The vast majority of posts by Australian social media influencers may have breached advertising standards requiring disclosure of payment, the country’s consumer watchdog said on Friday, adding it was considering “enforcement activity”.
Under a self-regulatory system, advertisers in Australia must disclose commercial agreements and make it clear when a piece of content is an advertisement.
The Australian Competition and Consumer Commission (ACCC), however, said influencers have no incentive to do so, as their main selling point is usually their authentic tone.
A study by the watchdog revealed concerns about 81% of posts by 118 prominent Australian influencers since January, mostly due to non-disclosure of payments or gifts, or failure to declare the post to be an advertisement .
The most concerning posts came from influencers in the fashion industry, where 96% of posts were labeled “concerning”, followed by a high number of problematic posts by parents and travel influencers, it said. he declares.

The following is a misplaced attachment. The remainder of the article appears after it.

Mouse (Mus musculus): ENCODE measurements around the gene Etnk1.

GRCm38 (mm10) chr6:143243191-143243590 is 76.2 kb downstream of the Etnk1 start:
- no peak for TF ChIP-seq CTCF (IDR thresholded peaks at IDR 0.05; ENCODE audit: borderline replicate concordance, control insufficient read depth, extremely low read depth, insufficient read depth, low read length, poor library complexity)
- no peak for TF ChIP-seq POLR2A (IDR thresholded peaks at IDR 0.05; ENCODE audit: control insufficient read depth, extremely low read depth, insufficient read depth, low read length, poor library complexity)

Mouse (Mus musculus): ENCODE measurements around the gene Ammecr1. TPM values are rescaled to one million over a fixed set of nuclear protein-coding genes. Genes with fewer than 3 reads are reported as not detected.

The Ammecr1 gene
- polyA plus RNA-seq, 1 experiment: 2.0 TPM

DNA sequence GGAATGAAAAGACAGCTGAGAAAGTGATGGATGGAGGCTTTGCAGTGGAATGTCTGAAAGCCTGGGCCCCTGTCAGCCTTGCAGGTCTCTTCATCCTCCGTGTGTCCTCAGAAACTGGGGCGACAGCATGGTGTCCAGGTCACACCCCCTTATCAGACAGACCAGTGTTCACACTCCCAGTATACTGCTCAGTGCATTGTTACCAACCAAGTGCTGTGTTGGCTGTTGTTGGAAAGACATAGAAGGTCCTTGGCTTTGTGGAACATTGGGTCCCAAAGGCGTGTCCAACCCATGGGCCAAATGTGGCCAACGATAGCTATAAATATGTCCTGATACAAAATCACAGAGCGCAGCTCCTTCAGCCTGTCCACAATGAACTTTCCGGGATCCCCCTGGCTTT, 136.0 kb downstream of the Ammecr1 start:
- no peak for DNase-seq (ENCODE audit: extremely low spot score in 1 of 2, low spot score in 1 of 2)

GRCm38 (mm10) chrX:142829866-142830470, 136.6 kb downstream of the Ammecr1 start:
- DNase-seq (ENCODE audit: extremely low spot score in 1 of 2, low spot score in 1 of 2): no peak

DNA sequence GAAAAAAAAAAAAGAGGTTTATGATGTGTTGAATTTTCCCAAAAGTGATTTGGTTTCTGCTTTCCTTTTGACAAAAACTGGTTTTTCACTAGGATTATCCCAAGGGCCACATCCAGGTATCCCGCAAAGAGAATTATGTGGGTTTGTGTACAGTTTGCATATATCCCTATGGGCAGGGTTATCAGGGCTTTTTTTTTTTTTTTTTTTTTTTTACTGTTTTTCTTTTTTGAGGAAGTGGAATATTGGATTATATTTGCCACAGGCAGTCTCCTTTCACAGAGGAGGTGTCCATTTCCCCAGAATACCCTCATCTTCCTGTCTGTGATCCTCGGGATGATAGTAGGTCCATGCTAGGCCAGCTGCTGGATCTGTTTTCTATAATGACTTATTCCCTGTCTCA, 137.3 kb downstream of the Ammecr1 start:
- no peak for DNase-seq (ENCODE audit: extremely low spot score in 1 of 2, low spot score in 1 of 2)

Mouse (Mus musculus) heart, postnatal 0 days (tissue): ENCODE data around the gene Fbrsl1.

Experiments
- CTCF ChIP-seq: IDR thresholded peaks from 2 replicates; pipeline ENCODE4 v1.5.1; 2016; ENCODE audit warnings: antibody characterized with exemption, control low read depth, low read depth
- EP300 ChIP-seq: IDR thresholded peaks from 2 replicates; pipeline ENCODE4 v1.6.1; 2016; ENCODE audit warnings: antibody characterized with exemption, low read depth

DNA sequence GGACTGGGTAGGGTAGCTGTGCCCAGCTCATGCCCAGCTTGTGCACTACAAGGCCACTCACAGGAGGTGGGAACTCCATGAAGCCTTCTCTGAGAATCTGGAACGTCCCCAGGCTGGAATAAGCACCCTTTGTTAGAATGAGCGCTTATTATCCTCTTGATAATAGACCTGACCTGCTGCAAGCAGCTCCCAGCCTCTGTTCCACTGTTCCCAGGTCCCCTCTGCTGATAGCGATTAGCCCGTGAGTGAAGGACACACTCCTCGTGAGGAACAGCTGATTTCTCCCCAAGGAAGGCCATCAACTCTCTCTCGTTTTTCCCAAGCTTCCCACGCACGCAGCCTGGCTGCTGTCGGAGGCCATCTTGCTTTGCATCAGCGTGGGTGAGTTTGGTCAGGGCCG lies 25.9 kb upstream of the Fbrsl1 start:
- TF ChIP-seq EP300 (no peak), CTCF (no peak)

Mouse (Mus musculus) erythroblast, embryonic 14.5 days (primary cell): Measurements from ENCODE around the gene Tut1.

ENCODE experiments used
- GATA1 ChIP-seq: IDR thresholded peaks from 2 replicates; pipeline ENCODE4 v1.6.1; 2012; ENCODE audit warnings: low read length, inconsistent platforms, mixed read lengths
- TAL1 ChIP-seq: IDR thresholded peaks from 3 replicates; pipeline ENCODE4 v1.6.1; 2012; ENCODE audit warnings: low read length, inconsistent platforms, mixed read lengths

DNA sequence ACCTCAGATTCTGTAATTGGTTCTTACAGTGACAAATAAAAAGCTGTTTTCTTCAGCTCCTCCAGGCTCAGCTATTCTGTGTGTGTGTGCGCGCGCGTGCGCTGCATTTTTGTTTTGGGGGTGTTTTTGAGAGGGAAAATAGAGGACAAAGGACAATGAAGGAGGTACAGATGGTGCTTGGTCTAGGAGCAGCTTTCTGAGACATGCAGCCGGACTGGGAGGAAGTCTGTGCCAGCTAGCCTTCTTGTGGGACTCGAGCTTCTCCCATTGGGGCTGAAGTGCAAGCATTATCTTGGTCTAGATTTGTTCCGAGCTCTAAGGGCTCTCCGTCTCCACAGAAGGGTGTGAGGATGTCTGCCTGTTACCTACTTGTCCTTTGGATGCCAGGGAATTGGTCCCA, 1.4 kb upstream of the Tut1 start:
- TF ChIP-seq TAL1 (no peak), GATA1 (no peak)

“Consumers are unable to make informed choices about their purchases when endorsements and sponsored posts are not clearly disclosed,” ACCC President Gina Cass-Gottlieb said in a statement.
The ACCC’s review is part of a years-long regulatory overhaul that has imposed tougher rules on the world’s biggest internet companies.
The commission said it plans to try to educate influencers and social media companies about their responsibilities.
The Australian Association of National Advertisers, which oversees advertising standards, said it would continue to engage with the industry and the ACCC “to ensure responsible influencer advertising”.
Most influencer activity in Australia takes place on Facebook and Instagram, owned by Meta Platforms Inc.
A Meta spokesperson said the company requires content creators to follow Australian advertising laws and regulations, and that “creators who share branded content on our platforms are required to use the paid partnership.
The ACCC said the global influencer industry is expected to grow to $24.1 billion by 2025, up from $6 billion in 2020.
By Byron Kaye; EditorEdwina Gibbs
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